Tuesday, February 08, 2005

Tomorrow's Promises

Don Pullen: Tomorrow's Promises. Posted by Hello

HurdAudio is observing and celebrating Black History Month with a look at several amazing recordings of great African-American music. Tonight I put on Tomorrow's Promises by pianist Don Pullen from 1976.

Kicking off with one of the funkiest pieces I've ever heard, "Big Alice" Tomorrow's Promises immediatly hooks my ears with a groove that Pullen refers to as the "hambone" in the liner notes. It's a groove many associate with Bo Diddley and I've heard it in lots of Rock and Roll music. But in this incarnation it really packs a serious punch as every member of the band is playing their ass off and delivering some great solos in the process. I especially dig the violin solo (with its gritty amplification) by Michael Urbaniak.

Don Pullen's piano technique has a great physicality to it. His rhythmic precision is tight and he knows when to unleash a volcanic burst of energy that erupts in a blur of cascading notes that miraculously remain under his control. His physical approach is such a great match for the funk material on this disc. But there's also a ballad and some introspective pieces that show off the true depth of his stylistic and temperamental range.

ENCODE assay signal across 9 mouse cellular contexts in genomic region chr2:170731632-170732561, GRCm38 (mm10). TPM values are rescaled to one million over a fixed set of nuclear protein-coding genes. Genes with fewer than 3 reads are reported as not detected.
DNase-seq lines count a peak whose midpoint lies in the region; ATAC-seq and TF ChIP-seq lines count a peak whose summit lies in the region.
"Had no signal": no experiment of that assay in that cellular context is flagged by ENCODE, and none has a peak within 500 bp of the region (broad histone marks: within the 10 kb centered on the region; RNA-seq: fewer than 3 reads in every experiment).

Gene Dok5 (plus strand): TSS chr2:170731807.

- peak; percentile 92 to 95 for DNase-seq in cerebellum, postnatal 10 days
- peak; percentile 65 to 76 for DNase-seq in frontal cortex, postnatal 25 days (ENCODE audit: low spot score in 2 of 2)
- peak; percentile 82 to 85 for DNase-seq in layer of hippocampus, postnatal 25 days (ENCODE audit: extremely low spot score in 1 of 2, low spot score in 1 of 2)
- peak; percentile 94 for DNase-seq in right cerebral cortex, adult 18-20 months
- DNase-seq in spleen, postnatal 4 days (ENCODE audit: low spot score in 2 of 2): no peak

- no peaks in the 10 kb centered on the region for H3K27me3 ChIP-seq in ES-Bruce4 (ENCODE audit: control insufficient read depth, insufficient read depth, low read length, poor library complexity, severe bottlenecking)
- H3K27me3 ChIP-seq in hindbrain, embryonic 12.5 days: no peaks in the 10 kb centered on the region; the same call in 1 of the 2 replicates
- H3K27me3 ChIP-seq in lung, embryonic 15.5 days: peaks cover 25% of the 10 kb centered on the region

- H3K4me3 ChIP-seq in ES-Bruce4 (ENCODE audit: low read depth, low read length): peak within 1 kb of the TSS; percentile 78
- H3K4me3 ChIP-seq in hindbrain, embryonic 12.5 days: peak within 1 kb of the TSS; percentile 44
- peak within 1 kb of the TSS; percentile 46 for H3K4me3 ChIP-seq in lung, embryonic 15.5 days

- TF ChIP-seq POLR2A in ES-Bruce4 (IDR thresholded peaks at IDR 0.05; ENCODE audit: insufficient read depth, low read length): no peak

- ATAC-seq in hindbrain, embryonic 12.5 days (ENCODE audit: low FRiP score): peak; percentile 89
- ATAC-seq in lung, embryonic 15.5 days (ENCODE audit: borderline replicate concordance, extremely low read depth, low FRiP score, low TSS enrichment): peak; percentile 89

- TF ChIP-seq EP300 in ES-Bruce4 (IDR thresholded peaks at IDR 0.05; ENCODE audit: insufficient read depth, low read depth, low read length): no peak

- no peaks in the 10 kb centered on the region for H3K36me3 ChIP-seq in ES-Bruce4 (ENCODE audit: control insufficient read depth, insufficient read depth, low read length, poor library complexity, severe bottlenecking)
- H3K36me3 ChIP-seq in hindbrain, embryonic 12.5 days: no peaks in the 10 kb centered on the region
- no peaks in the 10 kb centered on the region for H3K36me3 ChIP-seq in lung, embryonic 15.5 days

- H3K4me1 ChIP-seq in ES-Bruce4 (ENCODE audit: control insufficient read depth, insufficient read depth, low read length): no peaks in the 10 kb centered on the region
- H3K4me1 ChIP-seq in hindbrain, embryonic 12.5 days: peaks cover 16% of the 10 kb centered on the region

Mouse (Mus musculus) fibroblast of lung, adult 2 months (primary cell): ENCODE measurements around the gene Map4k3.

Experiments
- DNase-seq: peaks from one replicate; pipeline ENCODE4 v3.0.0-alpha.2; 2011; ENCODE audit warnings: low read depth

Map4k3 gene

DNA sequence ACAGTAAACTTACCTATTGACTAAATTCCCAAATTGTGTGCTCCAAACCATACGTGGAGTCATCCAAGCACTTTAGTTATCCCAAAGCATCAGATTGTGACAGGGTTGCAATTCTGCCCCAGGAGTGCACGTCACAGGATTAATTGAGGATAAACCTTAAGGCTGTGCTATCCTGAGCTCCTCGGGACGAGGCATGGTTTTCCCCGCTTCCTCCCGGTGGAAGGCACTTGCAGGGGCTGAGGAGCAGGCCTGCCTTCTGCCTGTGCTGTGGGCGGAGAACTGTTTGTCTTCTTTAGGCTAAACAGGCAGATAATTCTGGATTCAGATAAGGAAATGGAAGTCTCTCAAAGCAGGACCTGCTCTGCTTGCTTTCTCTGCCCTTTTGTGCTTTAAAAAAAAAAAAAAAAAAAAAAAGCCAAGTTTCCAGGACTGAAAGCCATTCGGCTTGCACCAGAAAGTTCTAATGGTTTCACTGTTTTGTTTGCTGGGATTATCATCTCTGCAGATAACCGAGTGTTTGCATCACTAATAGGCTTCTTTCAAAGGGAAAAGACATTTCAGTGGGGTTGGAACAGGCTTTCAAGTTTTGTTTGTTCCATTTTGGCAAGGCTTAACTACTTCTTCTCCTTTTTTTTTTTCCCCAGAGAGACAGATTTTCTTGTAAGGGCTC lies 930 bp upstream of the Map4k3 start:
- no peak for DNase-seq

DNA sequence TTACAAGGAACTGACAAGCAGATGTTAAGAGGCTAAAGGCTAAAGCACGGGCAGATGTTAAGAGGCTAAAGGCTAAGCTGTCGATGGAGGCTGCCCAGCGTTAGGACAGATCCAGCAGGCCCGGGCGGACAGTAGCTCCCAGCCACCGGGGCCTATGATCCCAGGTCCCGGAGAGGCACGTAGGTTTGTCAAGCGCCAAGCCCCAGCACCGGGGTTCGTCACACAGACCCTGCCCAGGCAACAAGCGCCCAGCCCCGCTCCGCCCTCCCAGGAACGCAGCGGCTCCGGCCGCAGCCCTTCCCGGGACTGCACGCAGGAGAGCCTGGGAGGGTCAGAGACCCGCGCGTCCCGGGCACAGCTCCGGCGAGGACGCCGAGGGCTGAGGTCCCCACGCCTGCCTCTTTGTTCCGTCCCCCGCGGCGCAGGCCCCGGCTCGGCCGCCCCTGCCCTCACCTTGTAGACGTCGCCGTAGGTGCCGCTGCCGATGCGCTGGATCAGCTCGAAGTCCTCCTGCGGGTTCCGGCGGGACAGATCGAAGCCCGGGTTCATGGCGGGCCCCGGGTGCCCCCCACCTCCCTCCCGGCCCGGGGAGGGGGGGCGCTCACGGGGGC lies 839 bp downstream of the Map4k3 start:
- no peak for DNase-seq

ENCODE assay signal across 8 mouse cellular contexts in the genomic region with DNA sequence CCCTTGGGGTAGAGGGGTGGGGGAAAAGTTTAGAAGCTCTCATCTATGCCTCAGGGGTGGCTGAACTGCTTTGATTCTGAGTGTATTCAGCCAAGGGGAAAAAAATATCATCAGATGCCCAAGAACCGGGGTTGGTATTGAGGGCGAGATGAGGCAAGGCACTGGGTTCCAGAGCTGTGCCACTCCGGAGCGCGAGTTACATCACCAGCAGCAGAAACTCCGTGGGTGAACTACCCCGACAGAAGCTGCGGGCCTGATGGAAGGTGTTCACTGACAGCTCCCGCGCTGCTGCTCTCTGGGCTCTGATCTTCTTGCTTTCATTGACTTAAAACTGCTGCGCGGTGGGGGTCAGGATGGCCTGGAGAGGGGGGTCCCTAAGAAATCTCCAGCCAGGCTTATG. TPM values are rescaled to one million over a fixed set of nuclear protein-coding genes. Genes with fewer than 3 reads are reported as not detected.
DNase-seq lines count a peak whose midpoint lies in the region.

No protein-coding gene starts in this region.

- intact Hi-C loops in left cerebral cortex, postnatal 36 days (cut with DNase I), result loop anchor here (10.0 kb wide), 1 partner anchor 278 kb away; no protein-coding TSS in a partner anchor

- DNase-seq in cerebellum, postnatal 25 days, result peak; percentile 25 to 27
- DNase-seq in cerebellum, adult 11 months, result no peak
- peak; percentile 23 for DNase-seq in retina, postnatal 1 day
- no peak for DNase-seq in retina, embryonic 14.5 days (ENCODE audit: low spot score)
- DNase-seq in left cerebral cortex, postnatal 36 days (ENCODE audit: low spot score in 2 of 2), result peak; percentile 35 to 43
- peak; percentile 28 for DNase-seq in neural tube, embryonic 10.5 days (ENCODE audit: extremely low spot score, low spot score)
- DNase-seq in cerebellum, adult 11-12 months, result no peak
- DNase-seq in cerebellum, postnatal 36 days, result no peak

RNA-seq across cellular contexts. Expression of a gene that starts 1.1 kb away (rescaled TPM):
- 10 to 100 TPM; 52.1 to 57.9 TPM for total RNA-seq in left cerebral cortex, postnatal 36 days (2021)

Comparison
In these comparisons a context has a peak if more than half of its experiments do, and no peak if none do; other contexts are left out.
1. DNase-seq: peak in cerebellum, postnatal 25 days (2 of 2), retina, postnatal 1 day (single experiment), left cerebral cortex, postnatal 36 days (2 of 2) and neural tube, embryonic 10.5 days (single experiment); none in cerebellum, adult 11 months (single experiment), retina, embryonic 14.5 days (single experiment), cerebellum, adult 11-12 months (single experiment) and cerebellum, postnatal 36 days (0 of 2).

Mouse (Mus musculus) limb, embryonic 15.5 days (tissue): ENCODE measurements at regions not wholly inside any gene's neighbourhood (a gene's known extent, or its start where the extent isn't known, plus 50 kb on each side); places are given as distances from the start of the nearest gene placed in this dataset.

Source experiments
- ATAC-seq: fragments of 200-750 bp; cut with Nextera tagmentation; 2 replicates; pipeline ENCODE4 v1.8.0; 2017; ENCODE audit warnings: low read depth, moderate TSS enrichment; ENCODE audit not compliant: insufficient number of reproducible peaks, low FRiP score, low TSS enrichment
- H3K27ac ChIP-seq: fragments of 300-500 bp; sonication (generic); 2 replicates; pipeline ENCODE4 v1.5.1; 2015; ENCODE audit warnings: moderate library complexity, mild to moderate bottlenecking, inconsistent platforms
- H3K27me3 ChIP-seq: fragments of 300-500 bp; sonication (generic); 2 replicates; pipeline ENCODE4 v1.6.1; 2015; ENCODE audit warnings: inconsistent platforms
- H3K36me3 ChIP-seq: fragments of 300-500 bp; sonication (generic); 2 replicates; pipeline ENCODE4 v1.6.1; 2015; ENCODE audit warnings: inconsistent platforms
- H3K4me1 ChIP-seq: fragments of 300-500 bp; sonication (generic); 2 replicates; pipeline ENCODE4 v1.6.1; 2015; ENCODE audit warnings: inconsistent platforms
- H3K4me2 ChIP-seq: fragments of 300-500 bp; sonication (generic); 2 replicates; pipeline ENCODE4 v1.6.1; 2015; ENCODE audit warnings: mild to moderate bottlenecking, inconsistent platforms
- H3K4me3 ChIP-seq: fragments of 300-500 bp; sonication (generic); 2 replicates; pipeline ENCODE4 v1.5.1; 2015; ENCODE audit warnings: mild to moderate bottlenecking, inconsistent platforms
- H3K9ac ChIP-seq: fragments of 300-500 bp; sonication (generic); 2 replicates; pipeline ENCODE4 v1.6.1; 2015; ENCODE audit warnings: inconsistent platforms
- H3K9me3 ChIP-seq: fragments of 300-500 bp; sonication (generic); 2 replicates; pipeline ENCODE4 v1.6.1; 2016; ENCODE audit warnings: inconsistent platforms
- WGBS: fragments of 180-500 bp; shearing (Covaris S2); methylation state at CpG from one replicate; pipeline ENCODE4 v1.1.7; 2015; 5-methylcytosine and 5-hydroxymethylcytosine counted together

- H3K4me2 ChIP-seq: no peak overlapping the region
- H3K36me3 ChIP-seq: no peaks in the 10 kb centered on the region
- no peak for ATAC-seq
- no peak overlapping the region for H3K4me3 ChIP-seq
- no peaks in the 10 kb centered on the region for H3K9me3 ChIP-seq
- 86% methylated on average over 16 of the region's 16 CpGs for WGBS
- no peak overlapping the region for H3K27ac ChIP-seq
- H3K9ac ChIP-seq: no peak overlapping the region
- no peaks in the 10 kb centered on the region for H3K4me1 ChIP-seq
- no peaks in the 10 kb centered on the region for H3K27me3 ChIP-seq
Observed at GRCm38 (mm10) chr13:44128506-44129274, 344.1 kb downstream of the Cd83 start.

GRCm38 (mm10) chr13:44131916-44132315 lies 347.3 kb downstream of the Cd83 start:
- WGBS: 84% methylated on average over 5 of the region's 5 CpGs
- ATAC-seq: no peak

"Last Year's Lies and Tomorrow's Promises" is a piece Pullen composed with social commentary in mind. Here this work is realized as a duet between Pullen on piano and George Adams on bass clarinet. The low reed instrument provides a great timbre for the subject matter of the composition and the abrupt ending hints at the unfinished work still left in the civil rights movement.

There's a lot going on with this disc. Between all the styles represented, the great arrangements and the dazzle of the performances is the evidence of Pullen's great compositional mind. He's drawing upon a complicated introspective muse and artfully applying his technique. The funky groove at the start draws me in and leaves me open to discovering the depth of his ideas. Tomorrow's Promises closes out with a vocal ballad, "Let's Be Friends" (an Ira Wormack tune) that gently brings me back to earth. In between is a full range of human expression and experience. It's possibly one of the best jazz recordings from the 1970s.

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